In his ConHome diary last week, Iain Dale asked one of the key questions of this general election campaign: how vulnerable is the Conservative Party to the Liberal Democrats?
To put it another way: in the country-at-large, how many voters are there like David Gauke? That is, pro-Remain former Conservatives for whom Brexit is the central issue.
At present, it looks like the Liberal Democrats have a good run at just over a dozen Conservative seats, stretched a little further if the ‘Remain Alliance’ really works.
The party’s strategy hinges on reaching into this part of the Conservative Party’s electoral coalition, while also not alienating potential Labour switchers. It is a tough balancing act, but it makes political sense.
After all, in terms of electoral geography, Conservative seats are where many of the plausible gains for the Liberal Democrats lie.
On a uniform swing, 20 of their 25 most gainable seats are Conservative held.
They should be helped by the Conservatives’ positioning under Boris Johnson as the party of Leave, having eclipsed the Brexit Party. This may alienate pro-Remain Conservatives, who represent a sizeable chunk of the electorate.
According to British Election Study (BES) data, since December 2016 pro-Remain Conservatives have made up around 26% of the party’s voters.
If we apply that percentage to the Conservatives’ vote at the 2017 election, that’s some 3.5 million voters.
Even UKIP, who perhaps have had a larger impact on the Conservative Party in recent years than anyone else, only reached 3.9 million votes at their zenith in 2015.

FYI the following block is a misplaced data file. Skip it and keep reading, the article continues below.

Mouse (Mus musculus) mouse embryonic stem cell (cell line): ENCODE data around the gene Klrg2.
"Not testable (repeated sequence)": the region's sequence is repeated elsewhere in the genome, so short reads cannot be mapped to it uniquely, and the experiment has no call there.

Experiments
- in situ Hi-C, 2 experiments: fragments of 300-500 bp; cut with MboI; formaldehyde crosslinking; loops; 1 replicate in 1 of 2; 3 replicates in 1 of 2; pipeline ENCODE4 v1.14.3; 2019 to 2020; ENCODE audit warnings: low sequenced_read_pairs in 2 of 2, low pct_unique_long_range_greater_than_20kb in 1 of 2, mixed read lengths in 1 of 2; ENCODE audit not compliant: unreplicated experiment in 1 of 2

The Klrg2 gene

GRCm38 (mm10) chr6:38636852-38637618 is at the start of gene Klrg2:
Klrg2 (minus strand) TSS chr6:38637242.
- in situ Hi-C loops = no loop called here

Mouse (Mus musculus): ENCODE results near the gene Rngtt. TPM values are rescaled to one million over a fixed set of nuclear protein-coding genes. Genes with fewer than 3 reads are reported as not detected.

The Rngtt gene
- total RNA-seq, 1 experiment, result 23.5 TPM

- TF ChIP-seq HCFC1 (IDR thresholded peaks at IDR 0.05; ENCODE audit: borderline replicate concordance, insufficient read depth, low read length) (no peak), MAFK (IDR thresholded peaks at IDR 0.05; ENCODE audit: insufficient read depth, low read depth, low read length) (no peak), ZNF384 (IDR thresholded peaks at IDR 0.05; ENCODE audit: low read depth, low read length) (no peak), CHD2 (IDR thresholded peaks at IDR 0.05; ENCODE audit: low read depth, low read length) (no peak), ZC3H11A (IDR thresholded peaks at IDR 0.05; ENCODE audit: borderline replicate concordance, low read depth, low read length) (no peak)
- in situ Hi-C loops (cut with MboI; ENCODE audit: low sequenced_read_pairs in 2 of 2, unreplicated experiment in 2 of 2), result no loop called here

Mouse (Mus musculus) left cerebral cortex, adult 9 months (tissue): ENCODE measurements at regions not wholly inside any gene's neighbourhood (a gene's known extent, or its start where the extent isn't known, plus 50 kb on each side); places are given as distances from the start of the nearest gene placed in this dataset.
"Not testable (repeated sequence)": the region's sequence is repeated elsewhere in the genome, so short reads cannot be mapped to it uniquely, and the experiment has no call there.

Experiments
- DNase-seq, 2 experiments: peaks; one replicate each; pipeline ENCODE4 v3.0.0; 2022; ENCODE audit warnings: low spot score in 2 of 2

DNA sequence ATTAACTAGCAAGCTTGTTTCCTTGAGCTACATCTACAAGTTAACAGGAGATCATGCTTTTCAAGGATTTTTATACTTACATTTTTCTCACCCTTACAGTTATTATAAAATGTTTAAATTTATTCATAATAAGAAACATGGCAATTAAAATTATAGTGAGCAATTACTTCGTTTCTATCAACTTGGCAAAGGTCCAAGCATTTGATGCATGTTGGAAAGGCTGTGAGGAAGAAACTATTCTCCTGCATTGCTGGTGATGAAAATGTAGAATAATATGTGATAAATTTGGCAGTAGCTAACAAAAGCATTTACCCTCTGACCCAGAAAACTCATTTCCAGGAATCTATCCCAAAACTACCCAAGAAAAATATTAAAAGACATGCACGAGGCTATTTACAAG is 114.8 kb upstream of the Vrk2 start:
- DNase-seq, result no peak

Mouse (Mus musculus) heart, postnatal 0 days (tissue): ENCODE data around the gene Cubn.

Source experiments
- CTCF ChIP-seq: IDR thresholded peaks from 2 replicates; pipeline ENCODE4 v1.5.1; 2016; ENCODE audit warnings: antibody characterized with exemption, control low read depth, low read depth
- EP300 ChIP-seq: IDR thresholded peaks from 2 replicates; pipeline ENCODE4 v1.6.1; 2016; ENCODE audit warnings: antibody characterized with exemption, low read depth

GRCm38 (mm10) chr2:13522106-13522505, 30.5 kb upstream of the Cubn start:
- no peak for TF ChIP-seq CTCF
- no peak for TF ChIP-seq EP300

By any definition, pro-Remain Conservatives could be decisive in this election. So how might they vote?
There are some grounds for optimism for the Liberal Democrats.
As the chart below shows (using data from the latest BES wave in June), Conservative Remainers are much less likely to identify with the party than Conservative Leavers.
Almost 40% of these voters don’t feel that they are big-C Conservatives by identity. This suggests a substantial share of them are up for grabs for other parties.
Whether they would lend their votes to other parties depends on their view of them.
It might seem obvious that these voters would dislike Nigel Farage, given that they support Remain, and they do. But they actually dislike Jeremy Corbyn, who by any account is closer to their view on Brexit, even more.
This clearly explains the Liberal Democrats’ openly hostile posture towards the prospect of Jeremy Corbyn as prime minister. Anything that smells of Lib-Lab co-operation is likely to put off this group.
It is the Lib Dems’ inoffensiveness, in stark contrast to Boris Johnson and Jeremy Corbyn, that makes them an electoral option.
That makes their aggressive positioning on revoke high risk because on Brexit, as opposed to economic questions, they cannot present themselves as the moderate, middle ground option.
Conservative Remainers are caught in a bind: against Brexit but also against Corbyn. Their votes will depend on whether they can be persuaded that not voting Tory means avoiding both.
If not, it may come down to which is the bigger threat for these voters.